Harden’s review of the reviews

le chabanaisAA Gill heads to Le Chabanais hoping to recapture the nouvelle cuisine magic he discovered at Roger Vergé’s Le Moulin de Mougins in Monte Carlo so many years ago. However this new venture, on Mayfair’s Mount Street, an offshoot of Le Chateaubriand in Paris, singularly fails to impress the Sunday Times’s critic-in-chief.

“This is a horrible, inhospitable, lifeless, brassy knocking-shop of a restaurant that’s gone way beyond mockery, with a good fish (the best Dover sole I’ve had for ages) in the middle.”


Over at The Times resident restaurant reviewer Giles Coren gives us a bumper week with write-ups of Jason Atherton’s Social Wine & Tapas, Mark Sargeant’s Morden & Lea, and new north London gastropub The Canonbury Tavern.

Social Wine & Tapas opened on Marylebone’s James Street in June. “It’s an odd sort of place to find a new posh sharing restaurant, and at first a bit of a disappointment to be sucked in through the wine shop that occupies the front to the dark tables of the cavernous, multilevel interior, where you can’t see all the half-naked tourists copping off outside the crappy restaurants opposite, which is the whole point of James Street. But then this being an Atherton place, everything they put in your mouth is belting.”

Morden & Lea also launched in June this year, on Wardour Street (south of Shaftesbury Avenue). “I guess we’re a bit too deep into Chinatown for hipsters of the “cruise in, grab a slider, stroke my beard, cruise out” variety to have found the place yet. But I’m sure they will.”


It sounds to us like The Observer’s Jay Rayner is smitten with something other than the food at Amoul’s Kitchen in London’s Little Venice.

“I assemble my own meal from the menu of mezze and mains and ask her [Amoul] if we have missed any greatest hits. She considers my list. Even bound beneath the dull snowfall of chef’s whites, her hair tucked beneath her cap, she is a strikingly elegant woman. In a reversal of the usual way of things, I find myself craving her approval. Have I chosen well? She gives a light nod and suggests one extra dish.”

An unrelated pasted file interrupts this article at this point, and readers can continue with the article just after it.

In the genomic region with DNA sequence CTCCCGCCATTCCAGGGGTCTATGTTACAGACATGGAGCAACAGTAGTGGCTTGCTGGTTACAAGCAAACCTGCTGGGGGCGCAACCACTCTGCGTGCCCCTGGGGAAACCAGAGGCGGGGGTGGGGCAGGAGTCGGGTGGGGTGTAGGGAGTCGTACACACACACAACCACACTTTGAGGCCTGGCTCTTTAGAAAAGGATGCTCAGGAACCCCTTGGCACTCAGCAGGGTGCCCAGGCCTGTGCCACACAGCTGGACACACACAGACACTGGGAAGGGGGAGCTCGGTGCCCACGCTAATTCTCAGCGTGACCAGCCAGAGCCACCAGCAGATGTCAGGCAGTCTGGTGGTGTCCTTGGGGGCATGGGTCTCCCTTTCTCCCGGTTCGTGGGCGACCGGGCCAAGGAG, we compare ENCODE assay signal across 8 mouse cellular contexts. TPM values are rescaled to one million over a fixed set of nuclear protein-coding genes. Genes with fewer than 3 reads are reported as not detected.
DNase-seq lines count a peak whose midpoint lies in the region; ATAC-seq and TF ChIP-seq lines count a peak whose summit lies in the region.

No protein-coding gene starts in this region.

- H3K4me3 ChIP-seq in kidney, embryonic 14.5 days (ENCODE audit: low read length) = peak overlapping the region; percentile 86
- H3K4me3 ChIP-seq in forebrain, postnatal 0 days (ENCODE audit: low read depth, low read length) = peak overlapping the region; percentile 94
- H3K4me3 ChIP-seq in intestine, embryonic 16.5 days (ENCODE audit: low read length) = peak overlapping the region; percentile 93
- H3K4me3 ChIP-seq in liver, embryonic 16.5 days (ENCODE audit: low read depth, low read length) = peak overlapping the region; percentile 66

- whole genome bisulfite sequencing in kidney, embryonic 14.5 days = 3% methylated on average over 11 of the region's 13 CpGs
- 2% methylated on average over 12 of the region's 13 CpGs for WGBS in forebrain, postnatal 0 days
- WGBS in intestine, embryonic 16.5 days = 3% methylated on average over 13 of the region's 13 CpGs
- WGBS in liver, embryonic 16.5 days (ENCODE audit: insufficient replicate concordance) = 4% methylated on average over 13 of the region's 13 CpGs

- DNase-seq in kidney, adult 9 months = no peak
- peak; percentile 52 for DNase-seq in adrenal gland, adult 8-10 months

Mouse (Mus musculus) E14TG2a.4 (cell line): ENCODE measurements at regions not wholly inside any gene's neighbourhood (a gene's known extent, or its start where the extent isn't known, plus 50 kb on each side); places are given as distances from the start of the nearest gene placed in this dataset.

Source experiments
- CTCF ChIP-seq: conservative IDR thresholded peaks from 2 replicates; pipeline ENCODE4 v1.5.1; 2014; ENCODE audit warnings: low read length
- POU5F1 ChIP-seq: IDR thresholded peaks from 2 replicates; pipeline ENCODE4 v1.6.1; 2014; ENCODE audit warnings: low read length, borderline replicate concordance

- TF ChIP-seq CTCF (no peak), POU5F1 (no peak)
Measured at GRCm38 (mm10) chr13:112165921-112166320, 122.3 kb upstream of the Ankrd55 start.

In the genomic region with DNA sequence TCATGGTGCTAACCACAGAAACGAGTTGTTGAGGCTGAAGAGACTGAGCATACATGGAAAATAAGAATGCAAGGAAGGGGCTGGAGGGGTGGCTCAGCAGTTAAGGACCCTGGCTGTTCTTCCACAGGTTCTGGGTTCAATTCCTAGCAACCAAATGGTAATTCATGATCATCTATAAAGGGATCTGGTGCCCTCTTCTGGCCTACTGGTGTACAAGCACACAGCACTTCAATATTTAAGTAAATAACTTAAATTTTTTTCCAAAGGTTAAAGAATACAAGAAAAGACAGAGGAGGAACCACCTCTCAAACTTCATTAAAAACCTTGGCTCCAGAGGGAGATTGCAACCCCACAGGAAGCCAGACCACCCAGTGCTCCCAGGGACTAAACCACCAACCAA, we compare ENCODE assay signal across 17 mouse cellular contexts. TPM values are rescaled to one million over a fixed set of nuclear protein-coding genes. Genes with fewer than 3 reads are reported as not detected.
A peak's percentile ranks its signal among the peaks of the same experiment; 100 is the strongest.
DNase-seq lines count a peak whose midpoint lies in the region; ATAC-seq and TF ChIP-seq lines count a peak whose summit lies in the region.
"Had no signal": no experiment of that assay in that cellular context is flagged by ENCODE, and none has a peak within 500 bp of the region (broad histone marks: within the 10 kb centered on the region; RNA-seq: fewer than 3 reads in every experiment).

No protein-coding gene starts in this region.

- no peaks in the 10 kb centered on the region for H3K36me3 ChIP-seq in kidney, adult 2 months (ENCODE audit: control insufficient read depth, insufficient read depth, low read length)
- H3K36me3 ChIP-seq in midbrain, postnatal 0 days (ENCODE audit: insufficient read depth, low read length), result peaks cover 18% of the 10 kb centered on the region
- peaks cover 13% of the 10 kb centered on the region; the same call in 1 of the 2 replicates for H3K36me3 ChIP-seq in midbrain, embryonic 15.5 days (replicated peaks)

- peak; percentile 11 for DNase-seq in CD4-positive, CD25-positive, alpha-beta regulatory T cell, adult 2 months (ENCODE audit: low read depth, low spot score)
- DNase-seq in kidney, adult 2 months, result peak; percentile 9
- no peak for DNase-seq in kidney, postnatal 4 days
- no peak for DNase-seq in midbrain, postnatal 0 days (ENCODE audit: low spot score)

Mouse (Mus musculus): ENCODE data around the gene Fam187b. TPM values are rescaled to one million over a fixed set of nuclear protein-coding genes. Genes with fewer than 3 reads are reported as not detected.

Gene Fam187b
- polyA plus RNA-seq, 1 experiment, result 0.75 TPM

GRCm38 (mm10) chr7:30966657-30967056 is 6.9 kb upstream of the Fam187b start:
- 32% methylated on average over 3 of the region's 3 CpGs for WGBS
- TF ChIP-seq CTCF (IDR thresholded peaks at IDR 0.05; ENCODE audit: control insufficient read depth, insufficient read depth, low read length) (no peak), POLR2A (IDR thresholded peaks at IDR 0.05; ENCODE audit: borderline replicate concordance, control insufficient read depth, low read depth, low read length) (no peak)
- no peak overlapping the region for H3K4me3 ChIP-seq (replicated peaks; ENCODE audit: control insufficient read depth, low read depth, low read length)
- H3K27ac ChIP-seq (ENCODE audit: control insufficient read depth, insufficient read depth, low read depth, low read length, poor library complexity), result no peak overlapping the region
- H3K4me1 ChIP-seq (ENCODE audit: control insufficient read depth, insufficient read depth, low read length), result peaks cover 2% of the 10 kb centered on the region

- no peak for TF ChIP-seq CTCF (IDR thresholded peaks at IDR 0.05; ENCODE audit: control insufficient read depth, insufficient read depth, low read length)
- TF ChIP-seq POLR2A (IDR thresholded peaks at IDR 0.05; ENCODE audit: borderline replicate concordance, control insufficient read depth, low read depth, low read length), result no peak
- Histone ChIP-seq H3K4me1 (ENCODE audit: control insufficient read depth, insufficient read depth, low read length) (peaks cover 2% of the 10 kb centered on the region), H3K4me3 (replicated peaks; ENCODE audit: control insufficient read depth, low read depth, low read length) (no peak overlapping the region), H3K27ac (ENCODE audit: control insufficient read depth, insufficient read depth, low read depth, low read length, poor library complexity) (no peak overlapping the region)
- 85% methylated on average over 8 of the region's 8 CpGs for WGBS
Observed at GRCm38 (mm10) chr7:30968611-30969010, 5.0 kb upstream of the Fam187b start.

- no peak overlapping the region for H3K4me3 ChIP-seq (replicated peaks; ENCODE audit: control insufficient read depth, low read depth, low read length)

Incidentally he also rather enjoyed the food.


Meanwhile his counterpart at the Guardian Marina O’Laughlin is in for a surprise at east London dining room Ink. The room may be starkly white and lacking any discernible flavour, but that certainly can’t be said of the cooking.

“’The pork,’ he intones, ‘is cooked for 16 hours in halibut juice.’ Now, I’ve been doing this gig for a while, and very little surprises me. But that? That drops my jaw and boggles my eyes, the full Hanna Barbera. How do you juice a halibut? There’s no flavour of fish in the fine, treacly meat, and the whole thing is intriguing, thought-provoking, a conundrum to be parsed.”


In the Evening Standard last week the venerable Fay Maschler paid a visit to the latest offering from Irish chef Robin Gill (of The Manor and The Dairy in Clapham). The Manor was a hit with Ms Maschler in her column last year, and so too is Paradise Garage in Bethnal Green.

“Young chefs, heavily stamped passports, small plates, unclothed tables, tattoos, Zone Two Tube stops, fizzing lactic acid, S&M butter, no offal left unturned, seeds and weeds, ponderous stoneware, recherché wines, obscure music tracks, approachable bills; it’s commonplace now. And thank the Lord for that.”


The only paper to brave the trip outside of London this week was The Telegraph, with critic Zoe Williams heading to Buckinghamshire to visit a new country pub. And The Pointer in Brill may just have pulled off the rarest of gastroboozer tricks – providing a dining space and a bar that look like what they’re meant to be.

“This is proper beam-ceilinged, enveloping pub loveliness at the front and chic, plush and hush at the back. The Pointer is, in short, a real find: charming, expert and understated.”


And Grace Dent hopes the owners of Sackville’s in Mayfair will wear her Evening Standard review as a badge of honour. This new truffle-inspired restaurant may be “obscene” but it works, she says.

“Particularly obscene is the burger called The Sackville, which has a patty made from heart of Wagyu rib-eye, topped with plentiful seared foie gras and truffle mayo, wrapped in a brioche bun. It is £38. Truffle fries are an extra £6. For £30 Sackville’s will shave an extra 10g of truffle on to any burger — or any other dish — should one glance at one’s truffly entrées and truffly sides and think, ‘Hmmm, I feel this dinner just isn’t quite truffly enough.’”

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